In order to propogate the knowledge of above determinants and improve health status of Canadians, Health Canada has set up a number of community heath organizations and agencies. The work of these agencies can consist of creating awareness, improving socio-economic status, advocating better working conditions and so on. Unfortunately, many groups such as aboriginal people, recent immigrants and people with disabilities experience challenges in accessing these resources and still cotinue to lead an unhealthy life.
While many may argue that the Canadian health care system provides equal treatment to every Canadian, evidence shows that this is not the case. There are major discrepancies within the system regarding Indigenous people that need to be addressed including several factors such as: housing issues, stereotypes Aboriginals face and the lack of Aboriginal doctors.
Over the past decades, Aboriginal people (the original people or indigenous occupants of a particular country), have been oppressed by the Canadian society and continue to live under racism resulting in gender/ class oppression. The history of Colonialism, and Capitalism has played a significant role in the construction and impact of how Aborignal people are treated and viewed presently in the Canadian society. The struggles, injustices, prejudice, and discrimination that have plagued Aboriginal peoples for more than three centuries are still grim realities today. The failures of Canada's racist policies toward Aboriginal peoples are reflected in the high levels of unemployment and poor education.
Despite enjoying excellent health and receiving comprehensive and universal healthcare access, Canada has seen continuing healthcare inequality especially among those people living at or below the poverty level and those who are members of the Aboriginal Peoples. The greatest impact of this disparity is evidenced through earlier mortality rates and greater incidences of injury and illness. Nowhere in Canada is this more true than among the Aboriginal Peoples, who, for example, have the highest rate or and risk for Type 2 Diabetes. This risk costs Canada an additional 18 billion dollars CAD every year (Strategic Initiatives and Innovations Directorate, 2011).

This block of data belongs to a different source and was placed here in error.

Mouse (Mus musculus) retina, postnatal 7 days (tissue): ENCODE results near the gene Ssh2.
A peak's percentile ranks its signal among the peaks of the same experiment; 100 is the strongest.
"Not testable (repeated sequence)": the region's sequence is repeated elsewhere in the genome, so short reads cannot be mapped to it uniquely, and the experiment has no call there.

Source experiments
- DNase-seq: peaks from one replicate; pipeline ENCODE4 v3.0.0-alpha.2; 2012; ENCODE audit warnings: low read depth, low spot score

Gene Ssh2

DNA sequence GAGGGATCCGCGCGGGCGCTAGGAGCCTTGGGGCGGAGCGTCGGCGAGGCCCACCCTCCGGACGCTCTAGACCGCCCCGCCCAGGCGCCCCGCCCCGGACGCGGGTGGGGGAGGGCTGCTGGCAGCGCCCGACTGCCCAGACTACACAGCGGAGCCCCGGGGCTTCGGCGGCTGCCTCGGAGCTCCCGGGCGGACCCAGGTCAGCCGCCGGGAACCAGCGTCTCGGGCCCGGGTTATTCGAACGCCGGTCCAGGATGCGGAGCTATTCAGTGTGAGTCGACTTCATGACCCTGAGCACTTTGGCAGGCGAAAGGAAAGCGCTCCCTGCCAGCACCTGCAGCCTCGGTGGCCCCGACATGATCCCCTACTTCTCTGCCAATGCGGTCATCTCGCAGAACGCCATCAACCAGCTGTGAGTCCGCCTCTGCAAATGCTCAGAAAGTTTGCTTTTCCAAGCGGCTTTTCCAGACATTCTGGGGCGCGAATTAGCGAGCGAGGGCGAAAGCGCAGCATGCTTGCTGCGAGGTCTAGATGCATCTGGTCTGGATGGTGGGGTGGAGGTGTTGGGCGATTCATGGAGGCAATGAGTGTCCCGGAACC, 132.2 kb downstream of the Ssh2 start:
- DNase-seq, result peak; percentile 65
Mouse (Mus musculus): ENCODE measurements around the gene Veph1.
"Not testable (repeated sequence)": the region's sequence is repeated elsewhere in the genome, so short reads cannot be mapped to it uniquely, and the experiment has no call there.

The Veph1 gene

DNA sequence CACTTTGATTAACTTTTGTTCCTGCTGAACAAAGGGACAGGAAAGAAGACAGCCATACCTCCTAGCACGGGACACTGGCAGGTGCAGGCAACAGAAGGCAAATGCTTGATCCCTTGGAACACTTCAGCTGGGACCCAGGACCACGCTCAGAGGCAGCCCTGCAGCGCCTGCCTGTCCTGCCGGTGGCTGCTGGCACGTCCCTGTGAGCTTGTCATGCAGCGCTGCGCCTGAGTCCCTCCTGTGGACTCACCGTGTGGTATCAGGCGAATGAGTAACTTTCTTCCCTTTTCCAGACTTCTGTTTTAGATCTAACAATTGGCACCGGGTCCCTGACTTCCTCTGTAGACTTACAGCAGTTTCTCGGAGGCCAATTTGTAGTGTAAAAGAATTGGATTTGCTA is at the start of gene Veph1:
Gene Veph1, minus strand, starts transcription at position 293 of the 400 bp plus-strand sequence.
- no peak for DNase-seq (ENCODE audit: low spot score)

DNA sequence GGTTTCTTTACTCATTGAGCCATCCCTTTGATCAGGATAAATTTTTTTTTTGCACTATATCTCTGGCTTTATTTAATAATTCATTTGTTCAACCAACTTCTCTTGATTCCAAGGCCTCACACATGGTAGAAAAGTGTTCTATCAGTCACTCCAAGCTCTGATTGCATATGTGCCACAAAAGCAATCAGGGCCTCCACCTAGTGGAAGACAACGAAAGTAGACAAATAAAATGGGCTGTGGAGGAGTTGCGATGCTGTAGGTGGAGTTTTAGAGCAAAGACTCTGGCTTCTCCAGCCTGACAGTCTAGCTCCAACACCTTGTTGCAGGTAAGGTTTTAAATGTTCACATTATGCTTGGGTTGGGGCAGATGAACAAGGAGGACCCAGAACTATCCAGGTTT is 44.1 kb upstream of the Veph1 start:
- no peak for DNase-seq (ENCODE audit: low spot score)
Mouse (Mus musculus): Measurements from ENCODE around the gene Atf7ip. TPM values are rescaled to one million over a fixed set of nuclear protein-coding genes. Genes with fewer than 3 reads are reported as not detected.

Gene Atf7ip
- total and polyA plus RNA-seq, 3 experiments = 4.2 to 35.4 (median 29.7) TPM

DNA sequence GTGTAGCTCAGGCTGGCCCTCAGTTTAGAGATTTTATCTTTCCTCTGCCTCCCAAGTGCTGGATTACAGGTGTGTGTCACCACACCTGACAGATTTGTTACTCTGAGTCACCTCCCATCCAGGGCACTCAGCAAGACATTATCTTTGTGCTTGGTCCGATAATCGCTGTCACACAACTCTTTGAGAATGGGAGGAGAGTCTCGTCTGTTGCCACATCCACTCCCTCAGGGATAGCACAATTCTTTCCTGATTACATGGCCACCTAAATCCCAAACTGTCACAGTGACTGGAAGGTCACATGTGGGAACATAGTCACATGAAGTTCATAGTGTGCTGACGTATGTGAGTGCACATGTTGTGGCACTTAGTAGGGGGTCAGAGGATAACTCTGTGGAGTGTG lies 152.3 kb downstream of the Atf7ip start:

There are many people who say that we are living in a post racial society in the United States today and there are aspects of life in which that seems to be true. Yet there are many areas of life however in which race still is an important divider that has a major impact on the experiences of the minority peoples in the United States. In 2010, about 41% of the U.S. population identified themselves as members of racial or ethnic minority groups. According to the Centers for Disease Control, compared to non-minorities, some minorities experience a disproportionate level of preventable disease, death and disability (. http://www.cdc.gov/minorityhealth/populations/remp.html ).
Racialization and prejudice operate in health care and when it comes to Aboriginal women, this social inequality can be studied starting at primary care. Defined as the care of first-contact with a medical professional about a health problem, this field is regulated under the Canadian Health Act of 1984. The Act also states that every Canadian is eligible to choose their own primary care family doctor since their service charges is covered at the provincial and federal government level. (Hutchison et al., 2011) Even though reserve communities are funded at the federal level, for Aboriginal women on-reserve, this “choice” does not come with variety; and often primary care of treatment by a family doctor can involve situations of discrimination and judgement based on their race, class, and gender (Hutchison et al., 2011). The qualitative study interviewing Aboriginal women and documenting their experiences of primary health care on-reserve sites in northwestern Canada, found that many of the population’s health concerns were not taken seriously and often dismissed by their health care providers. Women of the older generation especially, often did not have a covet to form a patient-physician relationship in order to express their health problems, stating that this was what was taught by their teachers in residential schools in the past. Some also mentioned that the need to show their card of Aboriginal identity when accessing primary care services, such as the dentistry or
Beatty and Berdahl point out that policymakers and researchers have not paid enough attention to Abriginal seniors’ health care needs. Both authors seek to understand what health care challenges Aboriginal seniors face in Canada what policy methodologies are required to increase the wellbeing and health of Aboriginal seniors in order for them have a better quality of life and respect their culture and needs. Therefore, the authors suggest that policymakers should include four factors to take in considerations: socioeconomic situation, jurisdiction, underutilization of health services available in urban context and elder abuse.
Healthcare systems are microcosms of the larger society in which they exist. Where there is structural violence or cultural violence in the larger society, so will there be evidence of systematic inequities in the institutions of these societies. The healthcare system in Australia is one example—from a plethora of similarly situated healthcare systems—in which the color of a patient’s skin or the race of his parents may determine the quality of medical received. Life expectancy and infant mortality rates are vastly different for non-Aboriginal, Aboriginal, and Torres Strait Islanders residing in Australia. The life expectancy of Aboriginal men is 21 years shorter than for non-Aboriginal men in Australia. For women, the difference is